GREELEY, Colo. (AP) - A man who claimed he snapped before killing a transgender woman was swiftly convicted of first-degree murder and a hate crime Tuesday for savagely beating the woman with a fire extinguisher.
The jury deliberated for just two hours before convicting Allen Andrade, 32, of Thornton. The first-degree murder conviction carries mandatory life without parole, and the conviction on bias-motivated crime carries an extra three years.
The judge set formal sentencing for later Wednesday. It's believed to be the first prosecution under Colorado's bias-crime statute for a crime involving a transgender person.
Prosecutors argued Andrade had known for hours that 18-year-old
Angie Zapata was biologically male and beat her to death because he
Andrade's attorney didn't deny that Andrade had killed Zapata but said had just learned Zapata's identity after spending hours with her and lashed out without thinking.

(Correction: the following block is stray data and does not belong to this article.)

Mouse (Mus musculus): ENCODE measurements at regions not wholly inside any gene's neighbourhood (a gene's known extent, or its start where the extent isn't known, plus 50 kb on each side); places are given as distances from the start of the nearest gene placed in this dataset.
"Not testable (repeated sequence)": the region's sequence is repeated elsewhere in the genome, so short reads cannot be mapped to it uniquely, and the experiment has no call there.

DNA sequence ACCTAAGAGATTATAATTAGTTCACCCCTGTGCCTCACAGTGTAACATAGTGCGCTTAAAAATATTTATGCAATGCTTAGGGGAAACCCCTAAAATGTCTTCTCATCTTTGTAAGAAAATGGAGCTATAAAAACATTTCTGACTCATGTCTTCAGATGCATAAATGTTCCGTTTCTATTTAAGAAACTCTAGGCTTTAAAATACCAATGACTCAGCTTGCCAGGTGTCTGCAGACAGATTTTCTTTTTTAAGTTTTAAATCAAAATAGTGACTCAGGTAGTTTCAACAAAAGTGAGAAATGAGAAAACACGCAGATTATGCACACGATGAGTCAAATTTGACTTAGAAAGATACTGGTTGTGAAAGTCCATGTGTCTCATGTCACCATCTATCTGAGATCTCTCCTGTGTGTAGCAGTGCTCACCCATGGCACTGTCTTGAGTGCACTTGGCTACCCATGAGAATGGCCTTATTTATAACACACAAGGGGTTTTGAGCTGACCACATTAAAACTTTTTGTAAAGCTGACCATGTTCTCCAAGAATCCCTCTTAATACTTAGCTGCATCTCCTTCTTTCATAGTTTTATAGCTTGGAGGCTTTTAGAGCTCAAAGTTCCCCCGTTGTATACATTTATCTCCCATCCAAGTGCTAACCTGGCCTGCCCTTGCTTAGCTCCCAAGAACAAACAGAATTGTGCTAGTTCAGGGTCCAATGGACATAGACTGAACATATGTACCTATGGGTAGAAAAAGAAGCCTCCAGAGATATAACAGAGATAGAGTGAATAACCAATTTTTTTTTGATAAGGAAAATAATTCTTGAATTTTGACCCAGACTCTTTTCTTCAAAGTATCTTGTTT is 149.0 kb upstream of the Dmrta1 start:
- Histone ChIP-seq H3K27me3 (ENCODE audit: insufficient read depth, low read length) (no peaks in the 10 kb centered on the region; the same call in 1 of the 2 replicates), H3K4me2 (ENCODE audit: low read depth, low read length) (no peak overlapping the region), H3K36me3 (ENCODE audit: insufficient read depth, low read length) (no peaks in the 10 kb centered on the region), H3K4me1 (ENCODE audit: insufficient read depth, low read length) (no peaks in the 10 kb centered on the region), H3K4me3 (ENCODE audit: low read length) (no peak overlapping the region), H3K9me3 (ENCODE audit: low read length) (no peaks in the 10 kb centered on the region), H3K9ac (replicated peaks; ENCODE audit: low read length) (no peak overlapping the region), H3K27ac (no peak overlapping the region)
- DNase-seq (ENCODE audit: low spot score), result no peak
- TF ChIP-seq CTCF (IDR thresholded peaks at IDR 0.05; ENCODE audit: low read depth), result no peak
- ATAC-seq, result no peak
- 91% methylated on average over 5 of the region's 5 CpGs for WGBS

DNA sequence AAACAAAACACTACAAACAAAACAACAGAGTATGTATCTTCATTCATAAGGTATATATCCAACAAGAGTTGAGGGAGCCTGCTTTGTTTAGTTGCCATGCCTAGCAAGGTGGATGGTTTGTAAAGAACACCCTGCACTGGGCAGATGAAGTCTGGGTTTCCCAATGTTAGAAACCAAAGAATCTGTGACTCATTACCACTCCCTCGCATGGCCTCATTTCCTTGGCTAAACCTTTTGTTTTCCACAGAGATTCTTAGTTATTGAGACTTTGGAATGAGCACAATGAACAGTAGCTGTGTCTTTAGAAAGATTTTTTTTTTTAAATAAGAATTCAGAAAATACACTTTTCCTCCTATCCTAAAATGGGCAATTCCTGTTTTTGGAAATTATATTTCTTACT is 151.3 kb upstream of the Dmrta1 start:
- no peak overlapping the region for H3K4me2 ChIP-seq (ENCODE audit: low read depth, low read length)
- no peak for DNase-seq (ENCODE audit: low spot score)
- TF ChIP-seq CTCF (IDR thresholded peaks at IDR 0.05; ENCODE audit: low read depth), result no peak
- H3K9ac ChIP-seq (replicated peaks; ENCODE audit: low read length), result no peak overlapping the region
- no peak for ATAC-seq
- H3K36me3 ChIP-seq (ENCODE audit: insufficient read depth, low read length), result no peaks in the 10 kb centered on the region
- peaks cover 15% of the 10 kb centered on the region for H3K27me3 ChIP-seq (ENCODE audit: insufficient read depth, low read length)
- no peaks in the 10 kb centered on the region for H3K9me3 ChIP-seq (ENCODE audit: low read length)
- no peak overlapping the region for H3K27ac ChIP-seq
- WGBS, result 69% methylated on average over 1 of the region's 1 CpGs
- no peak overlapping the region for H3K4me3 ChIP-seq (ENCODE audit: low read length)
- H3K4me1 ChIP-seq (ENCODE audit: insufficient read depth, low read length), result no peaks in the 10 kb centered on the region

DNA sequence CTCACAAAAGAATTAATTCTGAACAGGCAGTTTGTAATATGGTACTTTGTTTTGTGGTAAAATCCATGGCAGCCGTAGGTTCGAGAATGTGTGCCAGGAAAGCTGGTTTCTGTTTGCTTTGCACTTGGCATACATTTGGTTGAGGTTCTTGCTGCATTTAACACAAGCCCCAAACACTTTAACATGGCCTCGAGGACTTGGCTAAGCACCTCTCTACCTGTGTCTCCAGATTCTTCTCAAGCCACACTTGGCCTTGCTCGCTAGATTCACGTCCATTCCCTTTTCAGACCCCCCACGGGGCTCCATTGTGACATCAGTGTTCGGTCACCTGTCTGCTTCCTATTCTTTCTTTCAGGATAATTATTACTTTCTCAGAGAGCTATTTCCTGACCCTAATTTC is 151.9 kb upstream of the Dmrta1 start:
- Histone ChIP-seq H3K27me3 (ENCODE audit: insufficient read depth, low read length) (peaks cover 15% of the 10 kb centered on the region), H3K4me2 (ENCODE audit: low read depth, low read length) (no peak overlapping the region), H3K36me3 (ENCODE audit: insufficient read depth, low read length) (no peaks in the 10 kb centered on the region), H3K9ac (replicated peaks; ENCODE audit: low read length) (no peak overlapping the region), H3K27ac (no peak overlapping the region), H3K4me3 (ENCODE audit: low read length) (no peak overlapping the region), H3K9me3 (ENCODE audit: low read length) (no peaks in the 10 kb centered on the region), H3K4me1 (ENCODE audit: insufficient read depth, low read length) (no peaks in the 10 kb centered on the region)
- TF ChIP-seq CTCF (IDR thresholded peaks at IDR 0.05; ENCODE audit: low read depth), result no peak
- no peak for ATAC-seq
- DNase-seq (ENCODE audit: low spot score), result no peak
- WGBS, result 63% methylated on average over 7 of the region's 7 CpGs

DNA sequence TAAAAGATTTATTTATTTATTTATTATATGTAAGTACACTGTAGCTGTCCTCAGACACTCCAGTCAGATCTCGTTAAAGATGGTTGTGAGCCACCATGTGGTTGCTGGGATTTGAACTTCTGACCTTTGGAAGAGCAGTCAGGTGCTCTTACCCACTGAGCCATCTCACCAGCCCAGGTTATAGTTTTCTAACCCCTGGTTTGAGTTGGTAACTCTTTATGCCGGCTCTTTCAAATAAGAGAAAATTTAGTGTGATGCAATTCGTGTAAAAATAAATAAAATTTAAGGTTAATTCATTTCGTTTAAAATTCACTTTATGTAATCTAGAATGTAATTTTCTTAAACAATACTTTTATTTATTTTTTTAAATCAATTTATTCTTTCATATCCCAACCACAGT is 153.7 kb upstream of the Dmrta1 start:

When the verdict was read, Andrade put his hand to his chin and wiped his goatee. Zapata's family let out an audible gasp.
The jury got the case about midday after four days of testimony.
Prosecutors played recorded jail conversations where Andrade referred to Zapata as "it" and said it wasn't as if he "killed a straight, law-abiding citizen."
"His own statements in the jail call betray the way he values Angie's life, the way he thought of her as less than, less than us because of who she was," Chief Deputy District Attorney Robb Miller told jurors.
"Everyone deserves equal protection under the law and no one deserves to die like this," Miller said.
Defense attorney Annette Kundelius said Andrade had no time to react or think about his actions when he discovered Zapata was biologically male.
"This is not something that people plan for," Kundelius told jurors. "This isn't a situation where people know how they would act."
Kundelius asked jurors to consider the lowest possible charge, criminally negligent homicide.